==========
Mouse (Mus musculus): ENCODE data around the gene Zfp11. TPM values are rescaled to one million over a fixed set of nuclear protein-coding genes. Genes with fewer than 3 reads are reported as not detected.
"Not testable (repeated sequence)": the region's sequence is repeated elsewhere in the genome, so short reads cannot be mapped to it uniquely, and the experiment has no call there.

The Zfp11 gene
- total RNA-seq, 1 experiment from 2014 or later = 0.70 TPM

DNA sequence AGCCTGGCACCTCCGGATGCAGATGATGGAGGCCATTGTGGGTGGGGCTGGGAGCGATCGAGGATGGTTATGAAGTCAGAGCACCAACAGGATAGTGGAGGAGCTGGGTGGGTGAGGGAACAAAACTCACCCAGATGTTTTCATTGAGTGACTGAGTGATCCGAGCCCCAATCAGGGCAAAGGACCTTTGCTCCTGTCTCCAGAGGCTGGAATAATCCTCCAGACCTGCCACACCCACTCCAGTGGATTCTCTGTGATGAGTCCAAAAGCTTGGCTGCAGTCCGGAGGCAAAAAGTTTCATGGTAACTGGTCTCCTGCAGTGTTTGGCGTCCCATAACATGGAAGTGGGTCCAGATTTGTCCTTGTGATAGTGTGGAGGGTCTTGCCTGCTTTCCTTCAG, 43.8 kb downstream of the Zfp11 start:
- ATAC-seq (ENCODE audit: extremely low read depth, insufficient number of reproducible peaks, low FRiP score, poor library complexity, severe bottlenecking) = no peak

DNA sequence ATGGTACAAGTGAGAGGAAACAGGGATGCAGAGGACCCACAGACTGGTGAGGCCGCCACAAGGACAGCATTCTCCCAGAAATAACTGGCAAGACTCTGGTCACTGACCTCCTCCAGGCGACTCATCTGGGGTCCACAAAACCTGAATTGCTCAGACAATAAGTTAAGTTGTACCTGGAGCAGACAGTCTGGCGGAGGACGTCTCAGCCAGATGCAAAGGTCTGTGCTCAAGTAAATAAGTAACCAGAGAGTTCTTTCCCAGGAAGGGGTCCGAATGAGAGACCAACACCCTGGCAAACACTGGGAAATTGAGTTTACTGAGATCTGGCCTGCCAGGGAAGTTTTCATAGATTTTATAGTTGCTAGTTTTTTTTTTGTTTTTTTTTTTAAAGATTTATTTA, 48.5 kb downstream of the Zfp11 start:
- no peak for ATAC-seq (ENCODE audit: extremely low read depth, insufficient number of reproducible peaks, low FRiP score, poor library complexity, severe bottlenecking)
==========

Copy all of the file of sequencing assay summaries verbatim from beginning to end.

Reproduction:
Mouse (Mus musculus): ENCODE data around the gene Zfp11. TPM values are rescaled to one million over a fixed set of nuclear protein-coding genes. Genes with fewer than 3 reads are reported as not detected.
"Not testable (repeated sequence)": the region's sequence is repeated elsewhere in the genome, so short reads cannot be mapped to it uniquely, and the experiment has no call there.

The Zfp11 gene
- total RNA-seq, 1 experiment from 2014 or later = 0.70 TPM

DNA sequence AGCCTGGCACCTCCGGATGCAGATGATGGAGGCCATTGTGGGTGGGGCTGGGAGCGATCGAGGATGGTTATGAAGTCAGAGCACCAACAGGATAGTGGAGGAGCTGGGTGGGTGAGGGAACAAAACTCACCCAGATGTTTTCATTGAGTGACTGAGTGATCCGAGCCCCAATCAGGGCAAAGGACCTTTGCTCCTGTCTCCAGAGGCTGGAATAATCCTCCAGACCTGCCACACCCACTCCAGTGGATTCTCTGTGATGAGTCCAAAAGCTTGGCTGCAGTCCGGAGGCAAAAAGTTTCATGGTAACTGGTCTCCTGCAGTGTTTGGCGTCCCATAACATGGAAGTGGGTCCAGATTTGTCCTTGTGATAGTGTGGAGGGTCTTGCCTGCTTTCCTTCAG, 43.8 kb downstream of the Zfp11 start:
- ATAC-seq (ENCODE audit: extremely low read depth, insufficient number of reproducible peaks, low FRiP score, poor library complexity, severe bottlenecking) = no peak

DNA sequence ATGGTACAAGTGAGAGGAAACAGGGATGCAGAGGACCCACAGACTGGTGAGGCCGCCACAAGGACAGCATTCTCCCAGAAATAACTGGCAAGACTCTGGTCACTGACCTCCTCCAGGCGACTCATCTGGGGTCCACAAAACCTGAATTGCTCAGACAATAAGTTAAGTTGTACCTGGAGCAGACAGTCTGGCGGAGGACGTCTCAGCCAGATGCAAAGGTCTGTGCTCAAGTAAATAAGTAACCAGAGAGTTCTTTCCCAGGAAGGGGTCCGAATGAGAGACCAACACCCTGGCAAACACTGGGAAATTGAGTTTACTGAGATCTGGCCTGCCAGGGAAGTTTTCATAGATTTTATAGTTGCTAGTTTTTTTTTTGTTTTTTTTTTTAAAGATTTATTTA, 48.5 kb downstream of the Zfp11 start:
- no peak for ATAC-seq (ENCODE audit: extremely low read depth, insufficient number of reproducible peaks, low FRiP score, poor library complexity, severe bottlenecking)